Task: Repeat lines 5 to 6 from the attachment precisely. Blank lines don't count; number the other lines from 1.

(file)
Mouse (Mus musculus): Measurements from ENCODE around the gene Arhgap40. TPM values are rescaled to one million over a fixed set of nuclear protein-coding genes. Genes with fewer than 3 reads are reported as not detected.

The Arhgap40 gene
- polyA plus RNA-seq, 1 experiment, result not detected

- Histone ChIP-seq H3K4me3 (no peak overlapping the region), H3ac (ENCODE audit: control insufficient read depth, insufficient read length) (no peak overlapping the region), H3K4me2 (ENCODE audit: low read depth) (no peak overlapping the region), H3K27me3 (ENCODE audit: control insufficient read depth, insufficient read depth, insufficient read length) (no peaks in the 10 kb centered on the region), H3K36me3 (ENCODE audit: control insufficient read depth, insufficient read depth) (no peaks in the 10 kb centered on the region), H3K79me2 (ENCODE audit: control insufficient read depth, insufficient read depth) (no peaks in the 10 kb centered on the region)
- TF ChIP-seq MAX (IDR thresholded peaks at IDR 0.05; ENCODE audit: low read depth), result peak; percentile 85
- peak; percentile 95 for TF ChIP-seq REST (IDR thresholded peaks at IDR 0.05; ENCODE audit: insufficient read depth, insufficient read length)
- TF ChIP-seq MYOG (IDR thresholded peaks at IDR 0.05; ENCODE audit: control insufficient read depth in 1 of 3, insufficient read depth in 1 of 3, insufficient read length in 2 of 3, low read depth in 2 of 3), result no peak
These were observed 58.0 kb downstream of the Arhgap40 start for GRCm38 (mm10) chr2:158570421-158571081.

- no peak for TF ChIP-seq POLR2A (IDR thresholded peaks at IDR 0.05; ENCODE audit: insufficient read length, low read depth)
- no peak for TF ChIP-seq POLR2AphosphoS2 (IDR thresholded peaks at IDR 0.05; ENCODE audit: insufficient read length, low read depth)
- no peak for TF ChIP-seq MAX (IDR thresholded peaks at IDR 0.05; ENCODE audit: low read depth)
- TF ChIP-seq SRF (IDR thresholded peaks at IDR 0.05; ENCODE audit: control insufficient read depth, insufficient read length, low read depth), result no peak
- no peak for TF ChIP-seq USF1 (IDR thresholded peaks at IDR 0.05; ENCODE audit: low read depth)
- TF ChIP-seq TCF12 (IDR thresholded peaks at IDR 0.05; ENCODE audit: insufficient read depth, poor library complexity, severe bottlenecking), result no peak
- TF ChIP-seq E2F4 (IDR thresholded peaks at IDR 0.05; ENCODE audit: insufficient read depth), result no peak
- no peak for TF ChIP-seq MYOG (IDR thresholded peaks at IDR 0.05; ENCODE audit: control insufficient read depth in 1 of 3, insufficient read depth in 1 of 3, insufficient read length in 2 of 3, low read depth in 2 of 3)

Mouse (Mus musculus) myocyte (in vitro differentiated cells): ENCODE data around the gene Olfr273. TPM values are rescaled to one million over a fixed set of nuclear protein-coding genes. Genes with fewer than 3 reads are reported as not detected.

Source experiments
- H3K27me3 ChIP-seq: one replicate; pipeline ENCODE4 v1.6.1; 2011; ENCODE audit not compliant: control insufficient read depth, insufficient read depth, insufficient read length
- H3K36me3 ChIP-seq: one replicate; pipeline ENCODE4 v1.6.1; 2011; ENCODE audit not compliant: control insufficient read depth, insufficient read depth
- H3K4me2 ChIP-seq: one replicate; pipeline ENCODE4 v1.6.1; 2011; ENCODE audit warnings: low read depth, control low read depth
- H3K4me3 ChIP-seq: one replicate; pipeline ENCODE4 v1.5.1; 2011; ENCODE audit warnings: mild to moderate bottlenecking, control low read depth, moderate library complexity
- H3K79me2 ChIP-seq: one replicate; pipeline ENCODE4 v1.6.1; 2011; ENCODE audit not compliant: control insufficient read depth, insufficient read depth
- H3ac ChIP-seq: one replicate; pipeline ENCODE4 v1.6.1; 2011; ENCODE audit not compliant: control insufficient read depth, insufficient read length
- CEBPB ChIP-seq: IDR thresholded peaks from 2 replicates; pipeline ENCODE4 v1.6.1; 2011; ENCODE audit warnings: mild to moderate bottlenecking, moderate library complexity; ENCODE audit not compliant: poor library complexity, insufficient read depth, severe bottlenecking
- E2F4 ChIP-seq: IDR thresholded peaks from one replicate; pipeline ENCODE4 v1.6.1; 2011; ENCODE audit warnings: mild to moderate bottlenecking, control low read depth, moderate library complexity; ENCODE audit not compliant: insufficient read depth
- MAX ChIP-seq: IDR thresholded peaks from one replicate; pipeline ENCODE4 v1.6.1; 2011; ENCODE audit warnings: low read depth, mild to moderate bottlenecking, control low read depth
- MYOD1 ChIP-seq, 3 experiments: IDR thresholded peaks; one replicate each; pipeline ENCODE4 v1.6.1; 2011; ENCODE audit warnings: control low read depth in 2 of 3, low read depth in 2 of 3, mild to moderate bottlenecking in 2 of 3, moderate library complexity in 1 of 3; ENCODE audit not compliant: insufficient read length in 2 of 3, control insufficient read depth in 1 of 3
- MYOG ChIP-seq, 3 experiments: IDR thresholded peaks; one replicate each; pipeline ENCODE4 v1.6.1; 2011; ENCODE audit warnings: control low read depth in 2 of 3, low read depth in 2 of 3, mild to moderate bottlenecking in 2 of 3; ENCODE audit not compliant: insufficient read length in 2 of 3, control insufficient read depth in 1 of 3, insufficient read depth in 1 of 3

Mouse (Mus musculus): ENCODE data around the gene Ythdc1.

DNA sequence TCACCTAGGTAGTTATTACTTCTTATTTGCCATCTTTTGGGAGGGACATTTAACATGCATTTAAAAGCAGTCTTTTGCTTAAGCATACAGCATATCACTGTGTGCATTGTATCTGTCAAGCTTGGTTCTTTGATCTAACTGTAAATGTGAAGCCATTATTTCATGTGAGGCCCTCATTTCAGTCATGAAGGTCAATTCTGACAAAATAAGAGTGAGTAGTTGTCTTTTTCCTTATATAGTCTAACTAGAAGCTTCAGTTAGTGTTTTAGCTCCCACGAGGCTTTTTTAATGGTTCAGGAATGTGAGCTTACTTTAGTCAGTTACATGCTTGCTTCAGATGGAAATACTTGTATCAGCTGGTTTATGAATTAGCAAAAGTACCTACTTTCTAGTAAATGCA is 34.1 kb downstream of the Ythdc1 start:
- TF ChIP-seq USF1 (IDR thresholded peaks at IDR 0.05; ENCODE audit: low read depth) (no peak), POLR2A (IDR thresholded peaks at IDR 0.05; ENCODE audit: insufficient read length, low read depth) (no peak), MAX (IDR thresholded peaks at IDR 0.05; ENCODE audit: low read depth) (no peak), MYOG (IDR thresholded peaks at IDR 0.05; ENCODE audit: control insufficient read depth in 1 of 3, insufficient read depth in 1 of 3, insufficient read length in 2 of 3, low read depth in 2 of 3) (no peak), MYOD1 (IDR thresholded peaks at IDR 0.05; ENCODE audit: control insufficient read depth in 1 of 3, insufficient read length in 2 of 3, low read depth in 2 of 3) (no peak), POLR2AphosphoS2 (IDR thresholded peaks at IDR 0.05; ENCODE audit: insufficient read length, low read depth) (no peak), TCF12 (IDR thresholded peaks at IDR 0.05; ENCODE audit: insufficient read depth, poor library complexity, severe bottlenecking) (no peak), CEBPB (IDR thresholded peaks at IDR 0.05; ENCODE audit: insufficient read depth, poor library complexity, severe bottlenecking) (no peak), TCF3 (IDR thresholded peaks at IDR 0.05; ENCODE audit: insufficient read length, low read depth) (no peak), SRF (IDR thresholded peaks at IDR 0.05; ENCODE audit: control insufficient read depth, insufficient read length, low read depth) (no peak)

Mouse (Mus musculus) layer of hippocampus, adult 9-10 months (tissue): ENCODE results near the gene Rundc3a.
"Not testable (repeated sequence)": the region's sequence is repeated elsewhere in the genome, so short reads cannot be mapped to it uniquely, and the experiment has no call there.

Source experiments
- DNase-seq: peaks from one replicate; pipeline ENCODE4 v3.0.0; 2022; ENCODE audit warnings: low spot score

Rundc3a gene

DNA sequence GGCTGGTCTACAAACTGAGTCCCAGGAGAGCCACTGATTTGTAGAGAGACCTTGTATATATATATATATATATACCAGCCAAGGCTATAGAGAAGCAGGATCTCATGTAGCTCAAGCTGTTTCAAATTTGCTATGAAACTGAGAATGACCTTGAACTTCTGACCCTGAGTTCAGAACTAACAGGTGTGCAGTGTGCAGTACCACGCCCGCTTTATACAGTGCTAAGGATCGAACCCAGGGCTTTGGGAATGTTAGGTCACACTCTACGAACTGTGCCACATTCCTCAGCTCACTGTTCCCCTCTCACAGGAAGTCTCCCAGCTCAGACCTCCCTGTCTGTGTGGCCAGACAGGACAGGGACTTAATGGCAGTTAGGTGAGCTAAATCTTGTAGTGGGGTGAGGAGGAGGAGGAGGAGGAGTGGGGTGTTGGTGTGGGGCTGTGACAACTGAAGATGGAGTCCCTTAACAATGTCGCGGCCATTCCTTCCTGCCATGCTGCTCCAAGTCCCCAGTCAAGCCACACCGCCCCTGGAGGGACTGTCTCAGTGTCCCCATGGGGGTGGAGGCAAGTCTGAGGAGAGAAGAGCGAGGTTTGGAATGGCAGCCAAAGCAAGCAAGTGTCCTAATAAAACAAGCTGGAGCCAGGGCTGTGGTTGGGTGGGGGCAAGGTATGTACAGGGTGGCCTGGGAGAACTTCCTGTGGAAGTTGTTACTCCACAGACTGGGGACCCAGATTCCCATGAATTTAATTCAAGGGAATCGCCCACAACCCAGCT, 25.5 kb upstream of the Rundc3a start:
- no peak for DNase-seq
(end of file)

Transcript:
- TF ChIP-seq MAX (IDR thresholded peaks at IDR 0.05; ENCODE audit: low read depth), result peak; percentile 85
- peak; percentile 95 for TF ChIP-seq REST (IDR thresholded peaks at IDR 0.05; ENCODE audit: insufficient read depth, insufficient read length)